The McLaren 570GT has debuted at the 2016 Geneva Motor Show as an attempt to turn the scrappy “entry-level” McLaren into a long-distance tourer. The biggest change is of course that glass hatch, which looks like the glass engine covers on many current supercars. But instead of providing access to the engine bay, it lets the driver and passenger stow their belongings in a leather-lined luggage area.
The setup almost seems like a throwback to the 1970’s Maserati Bora, and adds 7.8 cubic feet of cargo space, according to McLaren. If you’re thinking McLaren covered up a beautiful engine just to add cargo space, worry not: it’s mostly hidden in the other 570S variants, anyway. The hatch opens to curbside whether the car is configured for right-hand or left-hand drive, and is framed with carbon fiber for added torsional rigidity.
Aside from a slightly curvier silhouette, the 570GT is virtually identical to the 570S. Buried under the luggage is a version of the 3.8-liter twin-turbocharged V8 used in every other current McLaren production model. It produces 562 horsepower and 443 pound-feet of torque, which is sent to the rear wheels through a seven-speed dual-clutch transmission.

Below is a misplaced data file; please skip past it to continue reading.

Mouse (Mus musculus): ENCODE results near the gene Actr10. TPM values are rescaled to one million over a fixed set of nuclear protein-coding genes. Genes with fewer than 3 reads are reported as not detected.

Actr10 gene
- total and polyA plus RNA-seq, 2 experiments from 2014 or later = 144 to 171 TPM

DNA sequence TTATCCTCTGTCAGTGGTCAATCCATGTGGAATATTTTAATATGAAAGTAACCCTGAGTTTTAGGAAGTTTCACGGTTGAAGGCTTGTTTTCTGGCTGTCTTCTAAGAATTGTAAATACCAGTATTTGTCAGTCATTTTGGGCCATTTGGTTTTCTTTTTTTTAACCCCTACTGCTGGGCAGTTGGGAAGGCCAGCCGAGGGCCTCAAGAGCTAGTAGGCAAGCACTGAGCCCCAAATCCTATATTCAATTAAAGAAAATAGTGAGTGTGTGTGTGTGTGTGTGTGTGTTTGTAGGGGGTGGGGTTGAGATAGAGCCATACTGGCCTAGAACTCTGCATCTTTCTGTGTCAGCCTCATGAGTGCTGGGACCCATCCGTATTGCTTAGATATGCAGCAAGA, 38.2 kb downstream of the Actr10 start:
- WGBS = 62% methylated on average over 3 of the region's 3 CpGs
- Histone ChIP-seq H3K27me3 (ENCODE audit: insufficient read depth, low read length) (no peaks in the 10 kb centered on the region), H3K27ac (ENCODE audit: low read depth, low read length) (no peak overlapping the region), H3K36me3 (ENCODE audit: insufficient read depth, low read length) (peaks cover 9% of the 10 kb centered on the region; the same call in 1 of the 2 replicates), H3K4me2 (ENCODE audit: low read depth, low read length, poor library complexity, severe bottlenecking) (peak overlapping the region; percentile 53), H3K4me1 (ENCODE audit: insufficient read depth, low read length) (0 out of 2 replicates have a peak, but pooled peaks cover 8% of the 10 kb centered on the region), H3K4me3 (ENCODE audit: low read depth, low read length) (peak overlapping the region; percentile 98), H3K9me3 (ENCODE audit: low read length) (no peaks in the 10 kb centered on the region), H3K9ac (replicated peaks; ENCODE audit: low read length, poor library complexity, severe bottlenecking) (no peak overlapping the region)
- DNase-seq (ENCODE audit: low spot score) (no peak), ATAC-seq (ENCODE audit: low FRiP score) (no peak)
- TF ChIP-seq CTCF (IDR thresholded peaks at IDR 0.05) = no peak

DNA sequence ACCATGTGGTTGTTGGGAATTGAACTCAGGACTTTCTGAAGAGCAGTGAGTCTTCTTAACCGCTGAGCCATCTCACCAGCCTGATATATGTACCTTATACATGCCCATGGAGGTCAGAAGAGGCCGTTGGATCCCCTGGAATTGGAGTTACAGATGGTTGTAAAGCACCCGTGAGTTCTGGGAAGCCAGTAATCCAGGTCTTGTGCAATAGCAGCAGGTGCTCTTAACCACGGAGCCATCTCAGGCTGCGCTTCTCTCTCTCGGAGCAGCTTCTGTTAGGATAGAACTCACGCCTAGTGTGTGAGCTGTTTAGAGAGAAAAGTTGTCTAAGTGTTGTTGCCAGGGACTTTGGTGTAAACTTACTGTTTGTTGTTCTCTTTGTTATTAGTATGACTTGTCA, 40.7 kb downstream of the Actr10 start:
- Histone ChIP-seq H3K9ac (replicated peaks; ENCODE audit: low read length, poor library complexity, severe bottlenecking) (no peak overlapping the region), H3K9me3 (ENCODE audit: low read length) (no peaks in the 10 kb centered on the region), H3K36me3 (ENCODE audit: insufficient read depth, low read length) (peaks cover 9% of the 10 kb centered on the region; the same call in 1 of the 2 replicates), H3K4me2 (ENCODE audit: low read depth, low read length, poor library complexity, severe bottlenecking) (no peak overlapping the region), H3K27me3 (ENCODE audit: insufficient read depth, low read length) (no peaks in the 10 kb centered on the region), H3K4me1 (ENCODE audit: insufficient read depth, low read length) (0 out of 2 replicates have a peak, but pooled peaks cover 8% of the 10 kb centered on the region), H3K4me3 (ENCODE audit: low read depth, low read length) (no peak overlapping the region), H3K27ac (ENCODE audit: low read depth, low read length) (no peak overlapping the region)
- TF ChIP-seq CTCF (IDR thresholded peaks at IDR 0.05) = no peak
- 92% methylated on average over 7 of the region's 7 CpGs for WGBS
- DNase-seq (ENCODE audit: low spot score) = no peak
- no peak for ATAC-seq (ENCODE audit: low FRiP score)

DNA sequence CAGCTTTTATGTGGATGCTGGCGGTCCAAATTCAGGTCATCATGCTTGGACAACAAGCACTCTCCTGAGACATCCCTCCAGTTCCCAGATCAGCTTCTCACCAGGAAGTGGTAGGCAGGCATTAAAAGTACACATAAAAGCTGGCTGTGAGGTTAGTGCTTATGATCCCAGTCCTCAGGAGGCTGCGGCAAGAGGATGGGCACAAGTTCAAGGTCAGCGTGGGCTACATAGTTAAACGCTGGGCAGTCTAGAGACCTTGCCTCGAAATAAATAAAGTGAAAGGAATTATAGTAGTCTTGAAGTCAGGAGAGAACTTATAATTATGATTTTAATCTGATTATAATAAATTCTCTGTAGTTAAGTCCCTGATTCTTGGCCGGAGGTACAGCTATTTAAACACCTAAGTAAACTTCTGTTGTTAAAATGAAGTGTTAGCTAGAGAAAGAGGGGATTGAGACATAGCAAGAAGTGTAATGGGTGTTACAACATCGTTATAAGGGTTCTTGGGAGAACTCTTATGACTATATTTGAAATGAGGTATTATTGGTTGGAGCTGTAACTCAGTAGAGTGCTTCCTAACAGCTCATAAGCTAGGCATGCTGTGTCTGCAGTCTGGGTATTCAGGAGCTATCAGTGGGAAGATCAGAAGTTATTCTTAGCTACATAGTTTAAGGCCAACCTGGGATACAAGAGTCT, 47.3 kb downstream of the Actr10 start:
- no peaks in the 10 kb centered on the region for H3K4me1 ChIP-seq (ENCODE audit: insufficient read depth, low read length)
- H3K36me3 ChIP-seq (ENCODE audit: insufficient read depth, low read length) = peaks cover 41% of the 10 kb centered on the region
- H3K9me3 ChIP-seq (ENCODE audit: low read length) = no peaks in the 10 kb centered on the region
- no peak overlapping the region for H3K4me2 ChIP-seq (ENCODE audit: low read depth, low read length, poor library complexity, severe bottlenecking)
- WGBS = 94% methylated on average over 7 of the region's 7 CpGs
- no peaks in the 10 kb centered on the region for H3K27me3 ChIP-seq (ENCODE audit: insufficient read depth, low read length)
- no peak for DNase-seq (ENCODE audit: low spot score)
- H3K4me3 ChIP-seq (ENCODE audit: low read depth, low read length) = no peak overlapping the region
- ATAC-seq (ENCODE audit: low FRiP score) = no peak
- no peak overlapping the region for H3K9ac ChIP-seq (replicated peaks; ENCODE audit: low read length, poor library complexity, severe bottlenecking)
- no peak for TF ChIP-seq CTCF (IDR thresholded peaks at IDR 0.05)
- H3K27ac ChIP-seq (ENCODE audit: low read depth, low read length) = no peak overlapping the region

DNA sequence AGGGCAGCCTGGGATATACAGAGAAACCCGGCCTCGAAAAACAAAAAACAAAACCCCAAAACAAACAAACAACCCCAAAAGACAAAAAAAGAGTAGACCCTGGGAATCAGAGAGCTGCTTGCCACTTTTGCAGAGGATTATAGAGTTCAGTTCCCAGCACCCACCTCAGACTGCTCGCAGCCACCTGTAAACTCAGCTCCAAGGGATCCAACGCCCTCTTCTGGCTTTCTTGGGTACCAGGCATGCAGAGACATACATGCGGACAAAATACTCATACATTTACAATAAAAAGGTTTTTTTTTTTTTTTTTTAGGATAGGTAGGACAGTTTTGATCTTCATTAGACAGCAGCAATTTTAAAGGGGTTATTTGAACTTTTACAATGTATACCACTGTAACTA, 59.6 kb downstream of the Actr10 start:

The GT does weigh slightly more than the 570S coupe, which seems to translate into a slight dent in performance. It will do 0 to 62 mph in 3.4 seconds and 0 to 124 mph in 9.8 seconds, compared to 3.2 seconds and 9.5 seconds for the coupe. Both versions will reach a top speed of 204 mph. Like the 570S, the GT also uses a less exotic adaptive suspension system than the 650S both models share a basic platform with, but it gets its own suspension tune.
Following its debut in Geneva, the McLaren 570GT should go on sale before the end of the year. If you’d love a supercar, but don’t want to leave your groceries behind, give it a look.
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